Researchers in Europe, Japan, New Zealand and the U.S. have detected a new variation of norovirus which emerged last year. The virus was and remains particularly prevalent in the United Kingdom where norovirus sickened over 1,000,000 people. The virus was tracked back to Australia and has spread to a number of countries, The U.S. Centers for Disease Control (CDC) documented the new mutant virus to have entered the U.S. last fall.
The researchers' findings and conclusions are set forth in a publication "Indications For Worldwide Increased Norovirus Activity Associated With Emergence of a New Variant of Genotype II.4, Late 2012." The new virus has been labeled "Sydney 2012."
An article in Bloomberg explains that this virus has posed a problem for cruise lines late last year and will continue to plague the cruise industry this year. In "Sydney Vomiting Bug Poses Risk for Cruise-Line Passengers," Jason Gale explains that "new epidemics of acute gastro often emerge on cruise ships, where control is hindered by close living quarters and shared dining areas."
Gale writes that cruise ships carrying sick passengers have docked in New York and Florida the past three weeks, "heralding a new wave of infections for which there is no specific treatment or vaccine." The article cites a professor of microbiology in Australia, Peter White, who says: “Cruise ships are almost a sentinel sensing system for norovirus. Norovirus is going to wreak havoc in their cruise industry for the next year while this new strain gets a grip.”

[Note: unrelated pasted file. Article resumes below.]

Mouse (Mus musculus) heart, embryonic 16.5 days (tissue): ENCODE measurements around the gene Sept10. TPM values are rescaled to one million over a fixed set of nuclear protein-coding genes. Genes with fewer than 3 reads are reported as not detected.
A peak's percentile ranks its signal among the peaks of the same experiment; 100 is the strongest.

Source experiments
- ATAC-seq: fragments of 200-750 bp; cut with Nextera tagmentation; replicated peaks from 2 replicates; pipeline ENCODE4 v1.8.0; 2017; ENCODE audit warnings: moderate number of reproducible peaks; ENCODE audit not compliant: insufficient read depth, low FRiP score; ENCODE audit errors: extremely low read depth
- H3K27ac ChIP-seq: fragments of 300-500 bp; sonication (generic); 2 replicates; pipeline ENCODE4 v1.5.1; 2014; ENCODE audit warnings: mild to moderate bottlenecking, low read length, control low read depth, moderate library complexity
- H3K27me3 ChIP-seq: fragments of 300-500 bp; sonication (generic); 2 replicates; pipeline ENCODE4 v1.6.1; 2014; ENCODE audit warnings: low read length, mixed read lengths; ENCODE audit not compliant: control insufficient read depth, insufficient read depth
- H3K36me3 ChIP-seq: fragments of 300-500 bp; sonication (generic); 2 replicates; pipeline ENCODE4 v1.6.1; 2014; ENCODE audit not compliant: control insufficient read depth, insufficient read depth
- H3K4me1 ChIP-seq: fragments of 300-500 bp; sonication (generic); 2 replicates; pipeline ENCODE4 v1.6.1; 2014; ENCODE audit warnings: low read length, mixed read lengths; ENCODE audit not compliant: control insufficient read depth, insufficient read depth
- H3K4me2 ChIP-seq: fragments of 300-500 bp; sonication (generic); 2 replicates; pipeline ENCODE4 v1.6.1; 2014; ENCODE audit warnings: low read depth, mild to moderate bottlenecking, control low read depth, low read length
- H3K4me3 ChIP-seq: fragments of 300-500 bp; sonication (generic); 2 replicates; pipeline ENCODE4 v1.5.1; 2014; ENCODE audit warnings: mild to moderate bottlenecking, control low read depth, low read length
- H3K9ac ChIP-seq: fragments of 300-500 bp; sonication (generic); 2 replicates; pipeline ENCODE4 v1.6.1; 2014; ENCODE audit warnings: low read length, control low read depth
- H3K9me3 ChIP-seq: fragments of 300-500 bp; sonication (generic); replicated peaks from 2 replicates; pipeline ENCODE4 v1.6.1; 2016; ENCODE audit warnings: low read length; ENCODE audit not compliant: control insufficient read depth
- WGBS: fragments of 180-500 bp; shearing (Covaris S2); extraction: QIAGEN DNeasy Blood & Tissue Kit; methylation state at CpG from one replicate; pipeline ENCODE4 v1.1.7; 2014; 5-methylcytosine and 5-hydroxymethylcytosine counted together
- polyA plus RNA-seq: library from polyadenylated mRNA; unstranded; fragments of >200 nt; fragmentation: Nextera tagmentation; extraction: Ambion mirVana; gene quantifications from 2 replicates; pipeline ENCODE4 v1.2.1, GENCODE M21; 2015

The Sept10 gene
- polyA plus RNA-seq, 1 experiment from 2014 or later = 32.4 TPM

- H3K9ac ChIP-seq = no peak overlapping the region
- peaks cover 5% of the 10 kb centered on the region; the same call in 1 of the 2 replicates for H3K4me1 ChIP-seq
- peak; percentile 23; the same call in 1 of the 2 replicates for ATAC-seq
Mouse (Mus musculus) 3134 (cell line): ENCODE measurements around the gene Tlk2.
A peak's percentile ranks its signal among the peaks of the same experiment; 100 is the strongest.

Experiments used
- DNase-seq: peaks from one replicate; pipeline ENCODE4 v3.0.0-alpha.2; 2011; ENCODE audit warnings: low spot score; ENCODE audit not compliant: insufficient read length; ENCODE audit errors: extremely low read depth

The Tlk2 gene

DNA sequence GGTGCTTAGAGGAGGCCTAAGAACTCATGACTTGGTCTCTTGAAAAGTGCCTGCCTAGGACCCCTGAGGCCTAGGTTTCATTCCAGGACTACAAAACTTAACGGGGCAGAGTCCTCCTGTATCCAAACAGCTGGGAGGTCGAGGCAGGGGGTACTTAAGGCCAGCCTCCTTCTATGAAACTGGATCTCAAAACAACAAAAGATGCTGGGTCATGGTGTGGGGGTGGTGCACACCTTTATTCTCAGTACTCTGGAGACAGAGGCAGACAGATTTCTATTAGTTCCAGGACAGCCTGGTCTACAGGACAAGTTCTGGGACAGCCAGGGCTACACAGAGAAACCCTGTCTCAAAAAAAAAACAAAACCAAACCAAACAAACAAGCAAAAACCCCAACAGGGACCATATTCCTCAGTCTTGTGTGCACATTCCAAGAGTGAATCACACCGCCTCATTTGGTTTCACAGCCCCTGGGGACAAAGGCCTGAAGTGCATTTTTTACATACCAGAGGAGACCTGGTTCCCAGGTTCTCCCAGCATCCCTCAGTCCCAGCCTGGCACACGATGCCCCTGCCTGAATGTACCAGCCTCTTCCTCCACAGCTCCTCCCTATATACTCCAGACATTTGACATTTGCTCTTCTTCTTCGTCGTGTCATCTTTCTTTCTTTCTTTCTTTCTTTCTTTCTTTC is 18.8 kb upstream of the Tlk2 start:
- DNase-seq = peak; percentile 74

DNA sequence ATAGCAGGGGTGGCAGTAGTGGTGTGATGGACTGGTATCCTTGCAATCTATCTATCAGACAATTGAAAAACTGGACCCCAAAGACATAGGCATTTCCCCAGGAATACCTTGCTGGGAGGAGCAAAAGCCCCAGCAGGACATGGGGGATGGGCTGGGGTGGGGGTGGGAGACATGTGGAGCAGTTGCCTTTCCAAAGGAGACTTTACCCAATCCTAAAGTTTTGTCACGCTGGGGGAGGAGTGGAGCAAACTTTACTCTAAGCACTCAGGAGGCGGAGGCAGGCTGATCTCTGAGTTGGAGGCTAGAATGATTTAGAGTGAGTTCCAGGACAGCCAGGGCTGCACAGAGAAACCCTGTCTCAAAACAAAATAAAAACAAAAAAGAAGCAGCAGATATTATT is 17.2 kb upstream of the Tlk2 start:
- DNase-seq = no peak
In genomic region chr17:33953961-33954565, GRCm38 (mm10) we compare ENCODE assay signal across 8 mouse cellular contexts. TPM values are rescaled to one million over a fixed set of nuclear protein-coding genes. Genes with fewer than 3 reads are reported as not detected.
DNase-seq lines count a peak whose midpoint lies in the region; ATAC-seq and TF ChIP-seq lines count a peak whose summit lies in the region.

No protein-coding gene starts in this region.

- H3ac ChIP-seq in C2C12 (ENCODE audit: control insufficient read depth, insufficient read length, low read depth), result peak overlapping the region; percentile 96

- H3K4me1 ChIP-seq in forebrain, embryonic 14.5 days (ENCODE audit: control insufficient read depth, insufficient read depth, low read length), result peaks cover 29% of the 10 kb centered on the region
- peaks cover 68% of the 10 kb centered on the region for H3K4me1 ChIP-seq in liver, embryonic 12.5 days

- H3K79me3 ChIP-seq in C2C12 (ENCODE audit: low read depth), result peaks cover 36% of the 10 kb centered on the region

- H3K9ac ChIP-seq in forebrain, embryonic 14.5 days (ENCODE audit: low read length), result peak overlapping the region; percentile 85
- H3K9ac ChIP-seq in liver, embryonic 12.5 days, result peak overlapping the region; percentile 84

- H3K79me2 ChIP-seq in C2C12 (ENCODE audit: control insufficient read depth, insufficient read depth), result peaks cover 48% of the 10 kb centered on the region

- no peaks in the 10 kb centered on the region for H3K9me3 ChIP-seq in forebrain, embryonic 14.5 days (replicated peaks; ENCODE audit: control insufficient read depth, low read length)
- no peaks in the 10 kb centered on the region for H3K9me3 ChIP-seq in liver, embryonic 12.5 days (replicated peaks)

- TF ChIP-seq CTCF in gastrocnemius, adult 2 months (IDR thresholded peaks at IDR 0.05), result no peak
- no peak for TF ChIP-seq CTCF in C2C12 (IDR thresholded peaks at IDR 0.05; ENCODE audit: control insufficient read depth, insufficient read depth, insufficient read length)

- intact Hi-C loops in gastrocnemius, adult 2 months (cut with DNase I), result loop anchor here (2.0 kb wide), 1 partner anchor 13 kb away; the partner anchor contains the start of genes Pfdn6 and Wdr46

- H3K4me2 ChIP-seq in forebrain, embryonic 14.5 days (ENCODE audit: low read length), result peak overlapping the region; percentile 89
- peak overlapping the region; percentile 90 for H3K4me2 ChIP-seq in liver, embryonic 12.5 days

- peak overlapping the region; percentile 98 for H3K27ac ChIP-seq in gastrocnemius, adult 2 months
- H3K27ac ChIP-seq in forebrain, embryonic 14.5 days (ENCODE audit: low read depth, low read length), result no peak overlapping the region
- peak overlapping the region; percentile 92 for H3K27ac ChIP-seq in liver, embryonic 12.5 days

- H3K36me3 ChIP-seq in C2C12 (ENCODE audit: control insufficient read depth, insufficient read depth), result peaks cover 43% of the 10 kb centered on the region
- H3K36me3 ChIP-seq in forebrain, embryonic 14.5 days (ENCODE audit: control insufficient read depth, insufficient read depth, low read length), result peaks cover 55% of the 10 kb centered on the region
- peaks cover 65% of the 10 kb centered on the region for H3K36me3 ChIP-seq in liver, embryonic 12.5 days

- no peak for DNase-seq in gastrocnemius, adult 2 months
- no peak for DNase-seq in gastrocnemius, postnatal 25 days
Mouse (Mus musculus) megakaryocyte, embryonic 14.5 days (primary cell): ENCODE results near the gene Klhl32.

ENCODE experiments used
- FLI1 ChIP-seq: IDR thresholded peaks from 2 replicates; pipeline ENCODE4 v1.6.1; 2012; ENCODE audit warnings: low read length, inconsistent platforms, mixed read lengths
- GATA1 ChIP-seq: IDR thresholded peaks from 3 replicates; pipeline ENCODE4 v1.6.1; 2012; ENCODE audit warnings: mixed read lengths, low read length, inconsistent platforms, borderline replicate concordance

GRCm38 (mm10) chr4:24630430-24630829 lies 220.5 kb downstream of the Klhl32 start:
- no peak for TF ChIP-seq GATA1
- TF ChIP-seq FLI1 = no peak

Last month we wrote about Cunard's Queen Mary 2 sailing into New York from the U.K. with several hundred passengers and crew members sickened with norovirus, Princess Cruises' Emerald Princess docking in Fort Lauderdale with over 200 ill passengers and crew, and the Princess Crown Princess arriving in Galveston from Europe with hundreds puking from noro.
The researchers are quoted saying: “Cruise ship holidays create an environment in which norovirus is easily spread and outbreaks readily occur." Professor White, who identified the new mutation, refers to cruise ship passengers and says: “It’s almost impossible for them to protect themselves against a norovirus outbreak once it occurs. The only way you could do it would be to stay in your cabin the whole time and not go out.”
Photo credit: Bsip/Photoshot/UPPA/Zuma Press via Bloomberg